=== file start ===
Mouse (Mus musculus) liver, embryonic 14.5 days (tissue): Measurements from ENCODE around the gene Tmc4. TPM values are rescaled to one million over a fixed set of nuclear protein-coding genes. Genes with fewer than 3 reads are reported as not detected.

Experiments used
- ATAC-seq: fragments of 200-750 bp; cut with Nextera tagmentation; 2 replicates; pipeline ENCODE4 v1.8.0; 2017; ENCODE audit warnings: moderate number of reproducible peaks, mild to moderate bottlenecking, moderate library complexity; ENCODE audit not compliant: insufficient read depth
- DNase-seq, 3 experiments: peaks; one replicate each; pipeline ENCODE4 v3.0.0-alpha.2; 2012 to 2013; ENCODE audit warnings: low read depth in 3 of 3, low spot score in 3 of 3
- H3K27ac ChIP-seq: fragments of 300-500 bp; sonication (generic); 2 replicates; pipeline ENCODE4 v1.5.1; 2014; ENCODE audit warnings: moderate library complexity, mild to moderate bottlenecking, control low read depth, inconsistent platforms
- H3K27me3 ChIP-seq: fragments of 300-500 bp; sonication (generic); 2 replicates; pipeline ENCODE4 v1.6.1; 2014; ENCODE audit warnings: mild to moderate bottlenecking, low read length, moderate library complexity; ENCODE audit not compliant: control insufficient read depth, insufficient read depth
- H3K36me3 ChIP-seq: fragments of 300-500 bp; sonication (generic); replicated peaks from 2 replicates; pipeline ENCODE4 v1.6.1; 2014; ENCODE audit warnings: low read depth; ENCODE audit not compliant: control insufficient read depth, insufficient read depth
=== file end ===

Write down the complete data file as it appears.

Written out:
Mouse (Mus musculus) liver, embryonic 14.5 days (tissue): Measurements from ENCODE around the gene Tmc4. TPM values are rescaled to one million over a fixed set of nuclear protein-coding genes. Genes with fewer than 3 reads are reported as not detected.

Experiments used
- ATAC-seq: fragments of 200-750 bp; cut with Nextera tagmentation; 2 replicates; pipeline ENCODE4 v1.8.0; 2017; ENCODE audit warnings: moderate number of reproducible peaks, mild to moderate bottlenecking, moderate library complexity; ENCODE audit not compliant: insufficient read depth
- DNase-seq, 3 experiments: peaks; one replicate each; pipeline ENCODE4 v3.0.0-alpha.2; 2012 to 2013; ENCODE audit warnings: low read depth in 3 of 3, low spot score in 3 of 3
- H3K27ac ChIP-seq: fragments of 300-500 bp; sonication (generic); 2 replicates; pipeline ENCODE4 v1.5.1; 2014; ENCODE audit warnings: moderate library complexity, mild to moderate bottlenecking, control low read depth, inconsistent platforms
- H3K27me3 ChIP-seq: fragments of 300-500 bp; sonication (generic); 2 replicates; pipeline ENCODE4 v1.6.1; 2014; ENCODE audit warnings: mild to moderate bottlenecking, low read length, moderate library complexity; ENCODE audit not compliant: control insufficient read depth, insufficient read depth
- H3K36me3 ChIP-seq: fragments of 300-500 bp; sonication (generic); replicated peaks from 2 replicates; pipeline ENCODE4 v1.6.1; 2014; ENCODE audit warnings: low read depth; ENCODE audit not compliant: control insufficient read depth, insufficient read depth